Old soldiers never die, just live on

Sgt. John Pichler stands with his grandfather retired Marine Sgt. Major Lou Pichler while on 12 days of leave from duty in Iraq. - Photo by Jesse Beals
Sgt. John Pichler stands with his grandfather retired Marine Sgt. Major Lou Pichler while on 12 days of leave from duty in Iraq.
— image credit: Photo by Jesse Beals

At the turn of the milinneum, John Pichler was just your average Bremerton High School senior.

Now five years and two conflicts later, Sgt. John Pichler, returned to duty in Iraq on Tuesday after 12 days spent stateside with his grandfather, Lou Pichler, a retired Marine sergeant major who served in Korea and did three tours in Vietnam.

“I’m very proud of my grandson and how he is serving his country,” Lou said. “Naturally you don’t want to see him go, but you know he’s got to.”

The number of yellow ribbons and public displays of support were a pleasant surprise, John said.

“I’ve never seen so many yellow ribbons in my life,” he said. “People respect the soldiers.”

The public displays of support are great for all the soldiers, Lou said.

“It warms my heart to see the support for our soldiers,” he said. “I’ve told him to enjoy being home and be safe and don’t do anything stupid.”

Making the transition from being a soldier in Iraq to being just a civilian has been challenging, John said.

“It’s been different, when you’re trying to become a civilian for the couple of days you’re back,” he said. “You keep putting scenarios in your mind.”

When he was getting a new tattoo at a local tattoo parlor, John said he heard a loud noise outside and ran outside to see what happened.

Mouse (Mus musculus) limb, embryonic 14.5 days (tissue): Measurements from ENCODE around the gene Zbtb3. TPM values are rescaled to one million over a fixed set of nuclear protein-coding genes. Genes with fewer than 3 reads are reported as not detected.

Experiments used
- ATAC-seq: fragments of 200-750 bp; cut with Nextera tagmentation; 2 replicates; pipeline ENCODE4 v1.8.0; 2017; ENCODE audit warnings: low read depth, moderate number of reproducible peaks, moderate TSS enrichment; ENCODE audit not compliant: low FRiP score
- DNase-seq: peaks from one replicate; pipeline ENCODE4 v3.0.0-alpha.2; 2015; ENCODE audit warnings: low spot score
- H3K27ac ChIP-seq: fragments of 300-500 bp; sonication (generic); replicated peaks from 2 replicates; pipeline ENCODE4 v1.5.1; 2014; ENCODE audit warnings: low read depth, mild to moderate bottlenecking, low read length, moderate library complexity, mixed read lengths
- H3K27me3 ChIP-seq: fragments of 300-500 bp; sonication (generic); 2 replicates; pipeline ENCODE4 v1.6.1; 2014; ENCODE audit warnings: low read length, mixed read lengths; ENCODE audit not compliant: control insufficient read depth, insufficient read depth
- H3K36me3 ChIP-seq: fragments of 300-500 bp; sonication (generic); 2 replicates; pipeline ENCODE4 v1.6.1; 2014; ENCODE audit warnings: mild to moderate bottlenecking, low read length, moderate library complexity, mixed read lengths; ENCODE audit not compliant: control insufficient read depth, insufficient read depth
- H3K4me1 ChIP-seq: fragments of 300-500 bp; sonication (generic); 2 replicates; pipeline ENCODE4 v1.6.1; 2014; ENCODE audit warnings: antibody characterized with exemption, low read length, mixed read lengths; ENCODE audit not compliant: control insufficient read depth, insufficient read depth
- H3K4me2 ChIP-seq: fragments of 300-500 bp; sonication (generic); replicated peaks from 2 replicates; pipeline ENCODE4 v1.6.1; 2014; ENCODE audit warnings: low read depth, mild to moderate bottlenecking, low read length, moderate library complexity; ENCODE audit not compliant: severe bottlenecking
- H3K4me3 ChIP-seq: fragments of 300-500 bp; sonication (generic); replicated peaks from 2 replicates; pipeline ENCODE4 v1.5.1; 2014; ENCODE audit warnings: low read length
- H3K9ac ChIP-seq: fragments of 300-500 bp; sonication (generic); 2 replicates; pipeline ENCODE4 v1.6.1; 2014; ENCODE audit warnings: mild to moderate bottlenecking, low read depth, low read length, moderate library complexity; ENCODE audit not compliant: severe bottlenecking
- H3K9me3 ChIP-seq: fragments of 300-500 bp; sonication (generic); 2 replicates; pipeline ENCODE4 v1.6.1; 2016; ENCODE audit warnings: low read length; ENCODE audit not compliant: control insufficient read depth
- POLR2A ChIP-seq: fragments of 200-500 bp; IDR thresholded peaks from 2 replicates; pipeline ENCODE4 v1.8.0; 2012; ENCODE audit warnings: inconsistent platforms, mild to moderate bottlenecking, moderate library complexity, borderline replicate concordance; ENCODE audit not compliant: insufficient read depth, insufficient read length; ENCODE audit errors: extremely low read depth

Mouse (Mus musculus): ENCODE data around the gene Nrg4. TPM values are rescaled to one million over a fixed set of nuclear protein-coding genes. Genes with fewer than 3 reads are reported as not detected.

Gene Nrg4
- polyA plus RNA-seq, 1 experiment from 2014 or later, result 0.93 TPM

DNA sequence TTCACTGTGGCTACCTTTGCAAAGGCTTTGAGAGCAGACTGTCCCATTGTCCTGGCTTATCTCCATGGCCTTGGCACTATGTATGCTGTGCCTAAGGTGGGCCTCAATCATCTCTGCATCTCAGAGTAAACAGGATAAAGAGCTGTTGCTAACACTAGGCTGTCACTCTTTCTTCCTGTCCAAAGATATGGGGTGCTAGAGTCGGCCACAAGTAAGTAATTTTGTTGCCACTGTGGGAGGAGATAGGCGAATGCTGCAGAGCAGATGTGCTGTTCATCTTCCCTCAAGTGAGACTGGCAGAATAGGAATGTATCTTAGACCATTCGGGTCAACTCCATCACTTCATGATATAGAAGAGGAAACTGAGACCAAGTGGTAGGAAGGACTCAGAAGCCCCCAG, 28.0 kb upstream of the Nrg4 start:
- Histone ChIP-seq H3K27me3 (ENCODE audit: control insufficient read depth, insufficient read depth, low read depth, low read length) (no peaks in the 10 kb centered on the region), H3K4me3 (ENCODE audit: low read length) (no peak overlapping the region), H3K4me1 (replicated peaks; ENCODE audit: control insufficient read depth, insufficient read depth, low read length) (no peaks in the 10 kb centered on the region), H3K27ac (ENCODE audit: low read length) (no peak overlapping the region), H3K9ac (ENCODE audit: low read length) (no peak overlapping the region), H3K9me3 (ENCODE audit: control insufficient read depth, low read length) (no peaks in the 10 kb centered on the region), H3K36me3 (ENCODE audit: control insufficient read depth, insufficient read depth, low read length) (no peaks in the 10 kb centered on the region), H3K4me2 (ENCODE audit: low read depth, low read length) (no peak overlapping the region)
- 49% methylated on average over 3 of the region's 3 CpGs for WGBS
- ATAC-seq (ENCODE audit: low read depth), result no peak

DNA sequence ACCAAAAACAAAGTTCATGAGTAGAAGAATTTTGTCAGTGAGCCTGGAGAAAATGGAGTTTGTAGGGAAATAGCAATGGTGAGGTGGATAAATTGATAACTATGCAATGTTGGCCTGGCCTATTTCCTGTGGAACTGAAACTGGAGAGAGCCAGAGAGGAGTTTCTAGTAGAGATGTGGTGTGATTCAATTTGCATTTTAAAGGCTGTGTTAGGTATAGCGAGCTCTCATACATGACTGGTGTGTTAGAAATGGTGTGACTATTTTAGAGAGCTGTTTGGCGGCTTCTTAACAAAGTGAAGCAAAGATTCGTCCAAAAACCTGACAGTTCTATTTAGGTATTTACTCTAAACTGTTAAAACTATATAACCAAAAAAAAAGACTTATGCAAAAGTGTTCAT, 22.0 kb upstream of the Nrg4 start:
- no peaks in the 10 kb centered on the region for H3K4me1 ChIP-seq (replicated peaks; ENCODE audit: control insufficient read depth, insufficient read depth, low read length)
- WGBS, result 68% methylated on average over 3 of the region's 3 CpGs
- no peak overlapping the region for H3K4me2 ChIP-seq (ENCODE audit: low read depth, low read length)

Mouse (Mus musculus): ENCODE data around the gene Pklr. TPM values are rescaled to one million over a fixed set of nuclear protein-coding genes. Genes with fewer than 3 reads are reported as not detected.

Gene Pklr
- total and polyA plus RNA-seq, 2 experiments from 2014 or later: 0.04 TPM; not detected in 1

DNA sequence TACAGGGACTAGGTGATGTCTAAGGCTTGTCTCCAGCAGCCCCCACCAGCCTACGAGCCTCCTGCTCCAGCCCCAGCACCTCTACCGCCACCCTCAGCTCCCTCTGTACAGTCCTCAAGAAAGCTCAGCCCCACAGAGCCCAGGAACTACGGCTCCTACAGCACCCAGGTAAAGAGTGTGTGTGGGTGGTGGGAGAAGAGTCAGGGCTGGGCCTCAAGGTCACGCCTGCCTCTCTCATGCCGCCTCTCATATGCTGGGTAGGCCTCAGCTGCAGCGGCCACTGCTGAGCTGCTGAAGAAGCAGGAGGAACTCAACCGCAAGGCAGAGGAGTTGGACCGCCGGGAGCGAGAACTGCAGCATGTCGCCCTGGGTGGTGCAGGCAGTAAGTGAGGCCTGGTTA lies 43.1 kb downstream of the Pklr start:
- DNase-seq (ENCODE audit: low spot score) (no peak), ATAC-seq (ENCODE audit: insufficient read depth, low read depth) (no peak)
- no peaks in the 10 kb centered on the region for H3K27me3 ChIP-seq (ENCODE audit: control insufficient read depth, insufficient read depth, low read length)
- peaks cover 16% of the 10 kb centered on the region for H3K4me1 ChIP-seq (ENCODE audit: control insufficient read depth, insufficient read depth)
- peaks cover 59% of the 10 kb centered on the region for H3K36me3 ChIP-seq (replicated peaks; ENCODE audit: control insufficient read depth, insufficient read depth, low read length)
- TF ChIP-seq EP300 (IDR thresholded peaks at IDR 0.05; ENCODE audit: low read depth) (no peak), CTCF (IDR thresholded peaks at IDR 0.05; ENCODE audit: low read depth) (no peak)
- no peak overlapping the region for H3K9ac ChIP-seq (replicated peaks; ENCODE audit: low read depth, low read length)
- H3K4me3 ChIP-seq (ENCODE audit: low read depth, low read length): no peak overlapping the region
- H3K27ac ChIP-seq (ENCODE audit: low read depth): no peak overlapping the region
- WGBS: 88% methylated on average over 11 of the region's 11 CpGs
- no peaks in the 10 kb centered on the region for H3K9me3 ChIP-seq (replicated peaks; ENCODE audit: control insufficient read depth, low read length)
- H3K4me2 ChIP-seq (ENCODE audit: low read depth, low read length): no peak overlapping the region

“I ran outside with my hat on backwards, I was getting a tattoo and I’ve got this pen drawn on it and no shirt on,” he said.

When he saw a man trapped in a car, John said his instincts took over as he broke the car’s rear windshield with his fists, pulled the man out of his car and administered aid until the paramedics arrived.

Once the paramedics arrived, John said he went to the Naval Hospital for treatment of the cuts he sustained rescuing the victim.

“They asked why did you do that you know you’re on leave,” he said. “I said I’m on leave, but I’m a soldier 24/7. Regardless I’m a soldier first, that’s my job. I get paid to do it.”

Spending time with his grandfather has made his brief time away from his men easier because of the bond they share as soldiers.

“It was an honor to have him at the airport when I got there,” John said. “I think it’s good because there’s stuff we can communicate that we both know and someone standing right next to me won’t know what we’re talking about, but we will.”

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